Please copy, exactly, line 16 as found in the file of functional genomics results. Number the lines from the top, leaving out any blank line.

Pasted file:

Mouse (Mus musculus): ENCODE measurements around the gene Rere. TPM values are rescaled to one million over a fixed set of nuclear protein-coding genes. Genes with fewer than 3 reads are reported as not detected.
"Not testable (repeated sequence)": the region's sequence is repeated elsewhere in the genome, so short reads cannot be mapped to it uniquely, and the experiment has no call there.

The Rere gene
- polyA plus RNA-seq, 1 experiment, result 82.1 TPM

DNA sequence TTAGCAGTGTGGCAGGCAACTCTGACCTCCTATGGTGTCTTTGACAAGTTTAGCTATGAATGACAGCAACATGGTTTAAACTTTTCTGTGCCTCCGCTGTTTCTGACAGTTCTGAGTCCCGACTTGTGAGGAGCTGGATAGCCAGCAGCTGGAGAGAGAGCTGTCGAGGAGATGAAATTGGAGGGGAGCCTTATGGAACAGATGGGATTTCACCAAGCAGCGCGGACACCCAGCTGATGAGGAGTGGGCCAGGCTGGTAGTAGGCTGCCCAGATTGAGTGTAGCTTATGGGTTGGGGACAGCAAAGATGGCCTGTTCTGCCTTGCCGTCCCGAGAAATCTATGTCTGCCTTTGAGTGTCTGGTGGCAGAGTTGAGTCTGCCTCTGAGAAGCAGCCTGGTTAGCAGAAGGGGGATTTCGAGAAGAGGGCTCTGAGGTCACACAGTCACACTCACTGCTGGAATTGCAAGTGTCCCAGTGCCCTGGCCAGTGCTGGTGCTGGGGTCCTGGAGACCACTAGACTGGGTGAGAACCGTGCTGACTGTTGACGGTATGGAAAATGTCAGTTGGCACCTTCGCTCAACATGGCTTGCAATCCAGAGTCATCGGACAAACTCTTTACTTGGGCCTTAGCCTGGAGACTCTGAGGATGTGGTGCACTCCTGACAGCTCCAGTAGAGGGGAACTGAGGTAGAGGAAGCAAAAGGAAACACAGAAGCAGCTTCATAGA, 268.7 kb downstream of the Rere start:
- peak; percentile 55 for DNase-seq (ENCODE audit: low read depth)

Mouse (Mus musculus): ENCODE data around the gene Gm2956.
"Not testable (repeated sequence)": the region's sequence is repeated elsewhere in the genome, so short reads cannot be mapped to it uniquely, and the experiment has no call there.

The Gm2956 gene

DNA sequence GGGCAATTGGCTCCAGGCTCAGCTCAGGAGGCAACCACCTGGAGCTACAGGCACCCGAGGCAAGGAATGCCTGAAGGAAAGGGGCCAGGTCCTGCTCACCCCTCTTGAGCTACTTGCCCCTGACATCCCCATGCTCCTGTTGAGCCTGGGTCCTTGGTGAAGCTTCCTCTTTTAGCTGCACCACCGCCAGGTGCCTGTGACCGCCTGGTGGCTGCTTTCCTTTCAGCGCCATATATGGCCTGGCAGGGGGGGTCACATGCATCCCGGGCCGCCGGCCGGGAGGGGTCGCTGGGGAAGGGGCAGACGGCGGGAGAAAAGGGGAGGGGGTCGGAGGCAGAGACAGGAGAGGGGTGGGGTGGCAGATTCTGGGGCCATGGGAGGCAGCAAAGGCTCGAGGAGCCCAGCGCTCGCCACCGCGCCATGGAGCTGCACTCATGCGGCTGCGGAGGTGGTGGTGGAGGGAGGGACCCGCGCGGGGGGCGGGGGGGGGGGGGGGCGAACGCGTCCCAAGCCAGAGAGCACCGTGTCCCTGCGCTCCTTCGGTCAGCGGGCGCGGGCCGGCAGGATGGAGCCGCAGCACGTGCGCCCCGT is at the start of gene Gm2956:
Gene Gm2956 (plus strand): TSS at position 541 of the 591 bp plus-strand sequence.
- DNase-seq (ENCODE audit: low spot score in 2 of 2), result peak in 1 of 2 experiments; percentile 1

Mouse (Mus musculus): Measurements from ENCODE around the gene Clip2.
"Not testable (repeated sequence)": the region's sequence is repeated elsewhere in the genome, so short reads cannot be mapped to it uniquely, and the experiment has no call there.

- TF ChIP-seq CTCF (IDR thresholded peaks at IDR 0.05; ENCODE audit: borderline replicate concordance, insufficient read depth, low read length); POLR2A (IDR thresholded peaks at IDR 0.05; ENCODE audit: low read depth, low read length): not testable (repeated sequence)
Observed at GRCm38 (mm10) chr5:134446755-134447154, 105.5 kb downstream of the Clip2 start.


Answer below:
Observed at GRCm38 (mm10) chr5:134446755-134447154, 105.5 kb downstream of the Clip2 start.